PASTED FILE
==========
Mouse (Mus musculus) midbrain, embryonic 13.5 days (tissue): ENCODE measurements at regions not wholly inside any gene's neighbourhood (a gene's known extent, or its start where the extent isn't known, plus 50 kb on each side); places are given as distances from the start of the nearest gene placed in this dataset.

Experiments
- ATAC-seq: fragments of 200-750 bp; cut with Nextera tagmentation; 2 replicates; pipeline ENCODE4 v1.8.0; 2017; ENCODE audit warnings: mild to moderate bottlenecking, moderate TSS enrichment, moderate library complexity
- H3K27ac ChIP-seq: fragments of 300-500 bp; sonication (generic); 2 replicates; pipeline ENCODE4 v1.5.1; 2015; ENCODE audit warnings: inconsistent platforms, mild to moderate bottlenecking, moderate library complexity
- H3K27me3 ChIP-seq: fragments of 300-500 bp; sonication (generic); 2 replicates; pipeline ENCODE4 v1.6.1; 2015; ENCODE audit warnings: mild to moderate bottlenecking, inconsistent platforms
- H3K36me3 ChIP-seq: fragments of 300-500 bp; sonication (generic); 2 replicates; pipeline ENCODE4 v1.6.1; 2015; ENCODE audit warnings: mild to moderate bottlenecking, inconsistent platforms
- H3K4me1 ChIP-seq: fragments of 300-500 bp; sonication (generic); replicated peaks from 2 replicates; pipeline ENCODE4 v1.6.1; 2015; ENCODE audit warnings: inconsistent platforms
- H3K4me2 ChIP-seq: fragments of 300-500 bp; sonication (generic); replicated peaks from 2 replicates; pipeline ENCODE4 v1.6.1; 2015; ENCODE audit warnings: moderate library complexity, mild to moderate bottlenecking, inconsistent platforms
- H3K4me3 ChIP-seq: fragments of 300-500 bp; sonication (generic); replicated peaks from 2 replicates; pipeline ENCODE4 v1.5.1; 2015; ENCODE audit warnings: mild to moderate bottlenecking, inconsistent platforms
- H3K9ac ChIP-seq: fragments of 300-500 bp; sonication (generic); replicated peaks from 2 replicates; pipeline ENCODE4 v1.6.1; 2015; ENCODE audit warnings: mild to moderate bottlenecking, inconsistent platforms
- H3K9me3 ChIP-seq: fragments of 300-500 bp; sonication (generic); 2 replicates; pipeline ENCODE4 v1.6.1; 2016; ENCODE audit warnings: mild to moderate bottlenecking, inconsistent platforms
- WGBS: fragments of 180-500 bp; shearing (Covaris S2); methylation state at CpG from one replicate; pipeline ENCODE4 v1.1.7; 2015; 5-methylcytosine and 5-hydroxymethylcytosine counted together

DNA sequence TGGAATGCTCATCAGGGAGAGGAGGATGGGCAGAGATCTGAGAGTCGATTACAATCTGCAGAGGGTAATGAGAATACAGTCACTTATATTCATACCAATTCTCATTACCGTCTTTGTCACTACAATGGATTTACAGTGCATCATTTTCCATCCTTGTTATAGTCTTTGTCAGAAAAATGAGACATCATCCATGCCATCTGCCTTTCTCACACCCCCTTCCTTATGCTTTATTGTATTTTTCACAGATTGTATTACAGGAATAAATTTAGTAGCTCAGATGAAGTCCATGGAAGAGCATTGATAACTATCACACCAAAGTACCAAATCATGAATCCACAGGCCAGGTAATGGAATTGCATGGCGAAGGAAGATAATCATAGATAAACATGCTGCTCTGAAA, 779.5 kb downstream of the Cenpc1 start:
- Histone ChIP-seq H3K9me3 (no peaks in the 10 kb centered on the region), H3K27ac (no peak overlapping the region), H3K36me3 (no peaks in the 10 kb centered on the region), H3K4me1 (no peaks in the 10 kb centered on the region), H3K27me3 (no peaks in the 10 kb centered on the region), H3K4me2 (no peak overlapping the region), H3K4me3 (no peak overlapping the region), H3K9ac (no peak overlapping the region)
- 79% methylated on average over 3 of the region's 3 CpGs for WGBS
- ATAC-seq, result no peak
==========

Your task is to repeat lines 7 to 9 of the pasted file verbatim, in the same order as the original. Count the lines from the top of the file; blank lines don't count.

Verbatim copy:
- H3K4me1 ChIP-seq: fragments of 300-500 bp; sonication (generic); replicated peaks from 2 replicates; pipeline ENCODE4 v1.6.1; 2015; ENCODE audit warnings: inconsistent platforms
- H3K4me2 ChIP-seq: fragments of 300-500 bp; sonication (generic); replicated peaks from 2 replicates; pipeline ENCODE4 v1.6.1; 2015; ENCODE audit warnings: moderate library complexity, mild to moderate bottlenecking, inconsistent platforms
- H3K4me3 ChIP-seq: fragments of 300-500 bp; sonication (generic); replicated peaks from 2 replicates; pipeline ENCODE4 v1.5.1; 2015; ENCODE audit warnings: mild to moderate bottlenecking, inconsistent platforms